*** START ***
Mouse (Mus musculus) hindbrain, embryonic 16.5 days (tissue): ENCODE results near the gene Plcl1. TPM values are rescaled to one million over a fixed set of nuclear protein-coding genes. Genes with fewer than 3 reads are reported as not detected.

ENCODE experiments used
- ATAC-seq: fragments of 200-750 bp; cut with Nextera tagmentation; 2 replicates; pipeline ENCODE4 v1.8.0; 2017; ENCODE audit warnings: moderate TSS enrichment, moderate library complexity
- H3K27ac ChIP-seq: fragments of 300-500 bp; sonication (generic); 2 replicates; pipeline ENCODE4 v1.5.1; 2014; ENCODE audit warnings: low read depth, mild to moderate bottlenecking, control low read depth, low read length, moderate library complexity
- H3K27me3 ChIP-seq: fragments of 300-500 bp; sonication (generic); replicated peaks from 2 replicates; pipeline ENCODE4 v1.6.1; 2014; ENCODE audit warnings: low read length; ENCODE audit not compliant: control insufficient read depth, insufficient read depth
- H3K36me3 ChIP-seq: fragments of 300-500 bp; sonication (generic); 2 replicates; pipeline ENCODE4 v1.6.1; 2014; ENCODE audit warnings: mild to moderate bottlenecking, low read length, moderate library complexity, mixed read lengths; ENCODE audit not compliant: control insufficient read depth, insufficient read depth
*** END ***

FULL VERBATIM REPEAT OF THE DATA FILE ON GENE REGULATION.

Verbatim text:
Mouse (Mus musculus) hindbrain, embryonic 16.5 days (tissue): ENCODE results near the gene Plcl1. TPM values are rescaled to one million over a fixed set of nuclear protein-coding genes. Genes with fewer than 3 reads are reported as not detected.

ENCODE experiments used
- ATAC-seq: fragments of 200-750 bp; cut with Nextera tagmentation; 2 replicates; pipeline ENCODE4 v1.8.0; 2017; ENCODE audit warnings: moderate TSS enrichment, moderate library complexity
- H3K27ac ChIP-seq: fragments of 300-500 bp; sonication (generic); 2 replicates; pipeline ENCODE4 v1.5.1; 2014; ENCODE audit warnings: low read depth, mild to moderate bottlenecking, control low read depth, low read length, moderate library complexity
- H3K27me3 ChIP-seq: fragments of 300-500 bp; sonication (generic); replicated peaks from 2 replicates; pipeline ENCODE4 v1.6.1; 2014; ENCODE audit warnings: low read length; ENCODE audit not compliant: control insufficient read depth, insufficient read depth
- H3K36me3 ChIP-seq: fragments of 300-500 bp; sonication (generic); 2 replicates; pipeline ENCODE4 v1.6.1; 2014; ENCODE audit warnings: mild to moderate bottlenecking, low read length, moderate library complexity, mixed read lengths; ENCODE audit not compliant: control insufficient read depth, insufficient read depth